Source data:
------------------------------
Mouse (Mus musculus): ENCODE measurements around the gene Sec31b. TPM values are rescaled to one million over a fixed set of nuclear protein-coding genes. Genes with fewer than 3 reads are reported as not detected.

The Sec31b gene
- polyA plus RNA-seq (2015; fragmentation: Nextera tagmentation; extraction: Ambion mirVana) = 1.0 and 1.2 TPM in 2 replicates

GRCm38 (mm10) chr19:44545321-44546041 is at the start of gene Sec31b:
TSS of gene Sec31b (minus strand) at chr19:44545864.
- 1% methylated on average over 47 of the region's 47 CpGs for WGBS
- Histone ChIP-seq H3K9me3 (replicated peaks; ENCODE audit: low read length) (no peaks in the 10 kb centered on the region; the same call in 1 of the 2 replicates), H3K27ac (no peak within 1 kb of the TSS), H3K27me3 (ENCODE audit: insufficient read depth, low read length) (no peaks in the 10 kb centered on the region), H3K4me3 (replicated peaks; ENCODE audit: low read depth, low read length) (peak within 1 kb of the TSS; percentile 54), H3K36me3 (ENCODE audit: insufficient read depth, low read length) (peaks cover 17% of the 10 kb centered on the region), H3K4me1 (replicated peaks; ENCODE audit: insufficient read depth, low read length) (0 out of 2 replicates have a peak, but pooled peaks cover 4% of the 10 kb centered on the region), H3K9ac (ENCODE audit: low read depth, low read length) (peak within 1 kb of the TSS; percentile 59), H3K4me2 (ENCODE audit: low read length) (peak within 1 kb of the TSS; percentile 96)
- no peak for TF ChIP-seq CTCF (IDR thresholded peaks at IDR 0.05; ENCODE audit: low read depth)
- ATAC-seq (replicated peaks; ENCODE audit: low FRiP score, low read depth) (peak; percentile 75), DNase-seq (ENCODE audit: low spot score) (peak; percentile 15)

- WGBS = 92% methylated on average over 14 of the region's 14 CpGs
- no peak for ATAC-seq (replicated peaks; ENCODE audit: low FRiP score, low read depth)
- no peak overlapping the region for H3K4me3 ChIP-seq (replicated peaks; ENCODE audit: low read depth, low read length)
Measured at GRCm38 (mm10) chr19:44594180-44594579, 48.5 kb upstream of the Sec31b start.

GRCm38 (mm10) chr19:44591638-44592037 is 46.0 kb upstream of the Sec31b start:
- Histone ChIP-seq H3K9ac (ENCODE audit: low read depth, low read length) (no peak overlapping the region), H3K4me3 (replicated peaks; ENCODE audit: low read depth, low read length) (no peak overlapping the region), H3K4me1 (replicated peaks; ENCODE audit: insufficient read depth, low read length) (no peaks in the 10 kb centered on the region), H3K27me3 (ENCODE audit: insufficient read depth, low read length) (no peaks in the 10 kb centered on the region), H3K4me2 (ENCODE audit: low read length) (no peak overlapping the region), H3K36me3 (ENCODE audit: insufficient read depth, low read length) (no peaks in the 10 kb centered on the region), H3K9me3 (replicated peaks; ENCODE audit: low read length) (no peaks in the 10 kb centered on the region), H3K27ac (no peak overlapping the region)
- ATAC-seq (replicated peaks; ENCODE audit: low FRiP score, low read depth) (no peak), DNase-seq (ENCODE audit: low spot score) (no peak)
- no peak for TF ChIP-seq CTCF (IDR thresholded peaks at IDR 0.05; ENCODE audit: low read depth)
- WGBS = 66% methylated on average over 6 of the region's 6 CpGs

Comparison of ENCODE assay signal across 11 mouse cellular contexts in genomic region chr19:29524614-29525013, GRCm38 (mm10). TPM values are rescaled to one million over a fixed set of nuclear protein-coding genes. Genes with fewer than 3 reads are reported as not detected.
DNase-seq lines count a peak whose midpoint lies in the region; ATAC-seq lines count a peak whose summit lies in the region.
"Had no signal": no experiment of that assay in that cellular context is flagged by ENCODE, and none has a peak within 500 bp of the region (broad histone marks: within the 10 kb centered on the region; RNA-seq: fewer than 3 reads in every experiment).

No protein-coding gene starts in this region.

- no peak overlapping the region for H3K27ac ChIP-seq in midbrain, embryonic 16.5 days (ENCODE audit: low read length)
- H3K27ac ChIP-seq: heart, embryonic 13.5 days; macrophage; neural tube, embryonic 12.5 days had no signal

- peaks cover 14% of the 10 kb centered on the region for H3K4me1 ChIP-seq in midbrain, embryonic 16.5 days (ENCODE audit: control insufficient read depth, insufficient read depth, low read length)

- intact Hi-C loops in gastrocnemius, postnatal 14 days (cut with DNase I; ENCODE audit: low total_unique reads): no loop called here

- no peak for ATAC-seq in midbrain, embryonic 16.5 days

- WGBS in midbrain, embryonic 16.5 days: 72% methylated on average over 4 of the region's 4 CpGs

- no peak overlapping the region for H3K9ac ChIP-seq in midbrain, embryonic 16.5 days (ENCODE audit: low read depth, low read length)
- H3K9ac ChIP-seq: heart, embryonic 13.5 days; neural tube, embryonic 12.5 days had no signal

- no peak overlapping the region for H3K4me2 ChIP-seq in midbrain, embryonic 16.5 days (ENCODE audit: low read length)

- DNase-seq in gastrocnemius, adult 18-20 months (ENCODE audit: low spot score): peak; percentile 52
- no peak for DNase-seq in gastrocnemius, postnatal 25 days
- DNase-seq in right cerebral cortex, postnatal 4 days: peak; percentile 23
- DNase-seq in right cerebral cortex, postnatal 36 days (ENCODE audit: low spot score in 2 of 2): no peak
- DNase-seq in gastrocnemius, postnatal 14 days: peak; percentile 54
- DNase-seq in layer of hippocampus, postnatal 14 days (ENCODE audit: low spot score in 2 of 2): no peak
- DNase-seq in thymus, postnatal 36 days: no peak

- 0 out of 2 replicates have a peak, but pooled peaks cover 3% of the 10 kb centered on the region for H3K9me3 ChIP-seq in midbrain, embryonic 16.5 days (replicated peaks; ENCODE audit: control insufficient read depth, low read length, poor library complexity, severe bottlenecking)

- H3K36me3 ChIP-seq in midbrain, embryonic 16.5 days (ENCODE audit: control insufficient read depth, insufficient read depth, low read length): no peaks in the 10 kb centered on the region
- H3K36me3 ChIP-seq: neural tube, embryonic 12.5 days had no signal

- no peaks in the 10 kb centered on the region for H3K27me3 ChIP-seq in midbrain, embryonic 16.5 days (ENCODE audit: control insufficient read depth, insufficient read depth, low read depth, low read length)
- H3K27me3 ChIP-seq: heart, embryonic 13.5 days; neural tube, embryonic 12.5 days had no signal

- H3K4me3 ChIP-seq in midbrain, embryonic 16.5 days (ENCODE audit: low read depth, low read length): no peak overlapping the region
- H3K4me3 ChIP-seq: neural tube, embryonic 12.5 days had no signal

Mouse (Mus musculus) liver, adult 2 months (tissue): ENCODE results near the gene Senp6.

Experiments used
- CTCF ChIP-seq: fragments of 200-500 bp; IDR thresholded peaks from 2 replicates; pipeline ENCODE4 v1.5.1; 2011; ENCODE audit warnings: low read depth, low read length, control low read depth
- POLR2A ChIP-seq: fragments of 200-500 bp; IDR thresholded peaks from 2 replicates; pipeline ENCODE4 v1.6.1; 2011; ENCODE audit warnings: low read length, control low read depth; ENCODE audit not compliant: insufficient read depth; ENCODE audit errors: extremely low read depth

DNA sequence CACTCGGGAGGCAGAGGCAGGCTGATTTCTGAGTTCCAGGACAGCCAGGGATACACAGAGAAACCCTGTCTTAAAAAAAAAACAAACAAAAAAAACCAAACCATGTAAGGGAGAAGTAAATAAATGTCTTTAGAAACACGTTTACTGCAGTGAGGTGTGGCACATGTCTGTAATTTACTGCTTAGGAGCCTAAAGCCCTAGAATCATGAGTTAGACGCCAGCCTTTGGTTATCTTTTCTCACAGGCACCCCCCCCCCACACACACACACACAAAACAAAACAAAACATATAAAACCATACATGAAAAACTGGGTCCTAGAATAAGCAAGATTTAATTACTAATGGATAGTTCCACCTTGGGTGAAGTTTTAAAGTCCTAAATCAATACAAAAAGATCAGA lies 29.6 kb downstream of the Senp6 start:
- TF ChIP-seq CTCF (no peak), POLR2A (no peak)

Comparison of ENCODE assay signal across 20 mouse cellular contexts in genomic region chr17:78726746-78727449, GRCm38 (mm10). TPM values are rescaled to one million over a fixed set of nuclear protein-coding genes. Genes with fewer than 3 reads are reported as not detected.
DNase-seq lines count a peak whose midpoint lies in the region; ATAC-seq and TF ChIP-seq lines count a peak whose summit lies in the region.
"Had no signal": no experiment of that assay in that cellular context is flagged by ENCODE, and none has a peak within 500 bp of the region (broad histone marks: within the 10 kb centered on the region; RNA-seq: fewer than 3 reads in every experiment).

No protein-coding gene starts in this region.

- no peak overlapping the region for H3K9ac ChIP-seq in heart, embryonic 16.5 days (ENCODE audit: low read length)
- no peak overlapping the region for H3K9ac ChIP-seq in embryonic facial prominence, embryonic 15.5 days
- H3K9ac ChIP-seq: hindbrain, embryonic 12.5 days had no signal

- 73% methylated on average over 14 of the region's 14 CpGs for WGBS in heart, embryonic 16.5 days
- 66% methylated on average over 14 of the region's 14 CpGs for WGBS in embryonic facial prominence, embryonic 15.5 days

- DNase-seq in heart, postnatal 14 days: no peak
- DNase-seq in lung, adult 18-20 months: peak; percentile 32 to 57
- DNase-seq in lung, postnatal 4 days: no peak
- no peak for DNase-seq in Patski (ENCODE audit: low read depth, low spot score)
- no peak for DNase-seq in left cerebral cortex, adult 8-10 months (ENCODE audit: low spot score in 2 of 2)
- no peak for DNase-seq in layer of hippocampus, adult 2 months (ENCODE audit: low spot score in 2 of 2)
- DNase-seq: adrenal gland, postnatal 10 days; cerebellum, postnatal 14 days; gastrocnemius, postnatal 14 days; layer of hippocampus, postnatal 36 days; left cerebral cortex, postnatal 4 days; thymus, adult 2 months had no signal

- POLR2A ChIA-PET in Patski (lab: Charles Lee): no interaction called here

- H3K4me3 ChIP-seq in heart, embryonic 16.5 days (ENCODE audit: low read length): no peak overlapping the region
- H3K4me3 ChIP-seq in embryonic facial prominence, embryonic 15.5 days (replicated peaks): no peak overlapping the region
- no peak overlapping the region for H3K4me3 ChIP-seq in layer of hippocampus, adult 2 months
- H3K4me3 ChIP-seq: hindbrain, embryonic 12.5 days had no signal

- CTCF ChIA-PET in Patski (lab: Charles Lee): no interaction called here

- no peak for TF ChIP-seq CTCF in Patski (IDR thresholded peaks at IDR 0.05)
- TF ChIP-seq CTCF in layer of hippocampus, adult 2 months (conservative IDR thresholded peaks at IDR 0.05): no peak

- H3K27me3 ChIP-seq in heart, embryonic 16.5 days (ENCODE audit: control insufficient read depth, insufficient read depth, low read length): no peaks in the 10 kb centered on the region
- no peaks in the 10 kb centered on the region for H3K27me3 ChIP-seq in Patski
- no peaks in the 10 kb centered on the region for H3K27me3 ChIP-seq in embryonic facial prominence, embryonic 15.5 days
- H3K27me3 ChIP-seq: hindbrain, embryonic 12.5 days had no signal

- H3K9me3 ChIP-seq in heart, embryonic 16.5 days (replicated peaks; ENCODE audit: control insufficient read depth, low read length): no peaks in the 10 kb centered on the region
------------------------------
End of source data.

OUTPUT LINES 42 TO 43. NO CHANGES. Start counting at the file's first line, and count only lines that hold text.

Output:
- no peaks in the 10 kb centered on the region for H3K27me3 ChIP-seq in midbrain, embryonic 16.5 days (ENCODE audit: control insufficient read depth, insufficient read depth, low read depth, low read length)
- H3K27me3 ChIP-seq: heart, embryonic 13.5 days; neural tube, embryonic 12.5 days had no signal